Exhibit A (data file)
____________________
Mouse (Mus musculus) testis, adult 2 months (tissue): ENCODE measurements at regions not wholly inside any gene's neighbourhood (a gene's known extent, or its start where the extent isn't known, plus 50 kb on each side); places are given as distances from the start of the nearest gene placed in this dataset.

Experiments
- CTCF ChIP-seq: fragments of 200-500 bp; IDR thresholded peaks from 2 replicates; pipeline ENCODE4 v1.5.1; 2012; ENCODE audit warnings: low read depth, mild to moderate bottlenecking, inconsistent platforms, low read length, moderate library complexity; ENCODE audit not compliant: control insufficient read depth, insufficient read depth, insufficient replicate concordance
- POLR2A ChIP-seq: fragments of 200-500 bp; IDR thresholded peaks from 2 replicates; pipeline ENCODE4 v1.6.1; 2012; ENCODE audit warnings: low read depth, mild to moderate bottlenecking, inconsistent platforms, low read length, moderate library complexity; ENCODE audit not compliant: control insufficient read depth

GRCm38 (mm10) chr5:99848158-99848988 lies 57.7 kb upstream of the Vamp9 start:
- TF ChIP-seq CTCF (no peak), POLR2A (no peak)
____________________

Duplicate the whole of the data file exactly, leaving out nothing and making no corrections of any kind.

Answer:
Mouse (Mus musculus) testis, adult 2 months (tissue): ENCODE measurements at regions not wholly inside any gene's neighbourhood (a gene's known extent, or its start where the extent isn't known, plus 50 kb on each side); places are given as distances from the start of the nearest gene placed in this dataset.

Experiments
- CTCF ChIP-seq: fragments of 200-500 bp; IDR thresholded peaks from 2 replicates; pipeline ENCODE4 v1.5.1; 2012; ENCODE audit warnings: low read depth, mild to moderate bottlenecking, inconsistent platforms, low read length, moderate library complexity; ENCODE audit not compliant: control insufficient read depth, insufficient read depth, insufficient replicate concordance
- POLR2A ChIP-seq: fragments of 200-500 bp; IDR thresholded peaks from 2 replicates; pipeline ENCODE4 v1.6.1; 2012; ENCODE audit warnings: low read depth, mild to moderate bottlenecking, inconsistent platforms, low read length, moderate library complexity; ENCODE audit not compliant: control insufficient read depth

GRCm38 (mm10) chr5:99848158-99848988 lies 57.7 kb upstream of the Vamp9 start:
- TF ChIP-seq CTCF (no peak), POLR2A (no peak)